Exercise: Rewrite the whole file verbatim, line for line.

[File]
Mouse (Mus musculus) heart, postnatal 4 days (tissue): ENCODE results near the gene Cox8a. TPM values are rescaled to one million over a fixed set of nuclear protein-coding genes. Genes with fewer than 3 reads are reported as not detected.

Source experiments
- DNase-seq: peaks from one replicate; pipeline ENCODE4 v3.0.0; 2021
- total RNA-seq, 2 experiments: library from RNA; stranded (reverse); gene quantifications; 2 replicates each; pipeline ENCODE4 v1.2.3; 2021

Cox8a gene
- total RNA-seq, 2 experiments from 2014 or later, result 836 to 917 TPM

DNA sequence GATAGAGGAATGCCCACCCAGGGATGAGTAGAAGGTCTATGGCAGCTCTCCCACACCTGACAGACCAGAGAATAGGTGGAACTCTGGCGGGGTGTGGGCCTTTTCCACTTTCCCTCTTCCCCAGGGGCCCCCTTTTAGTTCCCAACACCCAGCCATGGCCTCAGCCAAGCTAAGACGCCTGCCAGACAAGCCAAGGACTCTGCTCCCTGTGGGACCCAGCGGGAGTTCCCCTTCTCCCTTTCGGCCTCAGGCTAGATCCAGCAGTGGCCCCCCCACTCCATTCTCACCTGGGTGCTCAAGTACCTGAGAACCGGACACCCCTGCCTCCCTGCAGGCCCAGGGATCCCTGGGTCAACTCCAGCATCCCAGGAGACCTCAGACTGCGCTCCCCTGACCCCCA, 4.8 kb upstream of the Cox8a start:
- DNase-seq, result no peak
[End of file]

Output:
Mouse (Mus musculus) heart, postnatal 4 days (tissue): ENCODE results near the gene Cox8a. TPM values are rescaled to one million over a fixed set of nuclear protein-coding genes. Genes with fewer than 3 reads are reported as not detected.

Source experiments
- DNase-seq: peaks from one replicate; pipeline ENCODE4 v3.0.0; 2021
- total RNA-seq, 2 experiments: library from RNA; stranded (reverse); gene quantifications; 2 replicates each; pipeline ENCODE4 v1.2.3; 2021

Cox8a gene
- total RNA-seq, 2 experiments from 2014 or later, result 836 to 917 TPM

DNA sequence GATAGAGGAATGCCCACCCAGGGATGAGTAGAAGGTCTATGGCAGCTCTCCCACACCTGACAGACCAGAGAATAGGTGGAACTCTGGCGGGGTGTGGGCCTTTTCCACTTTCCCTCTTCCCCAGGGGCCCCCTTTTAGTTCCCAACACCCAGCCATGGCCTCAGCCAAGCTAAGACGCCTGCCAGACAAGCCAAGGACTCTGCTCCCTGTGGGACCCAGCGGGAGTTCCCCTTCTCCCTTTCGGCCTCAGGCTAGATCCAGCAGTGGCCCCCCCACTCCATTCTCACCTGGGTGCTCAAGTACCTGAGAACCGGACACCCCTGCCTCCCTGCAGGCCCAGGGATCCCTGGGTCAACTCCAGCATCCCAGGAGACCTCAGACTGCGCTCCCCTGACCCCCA, 4.8 kb upstream of the Cox8a start:
- DNase-seq, result no peak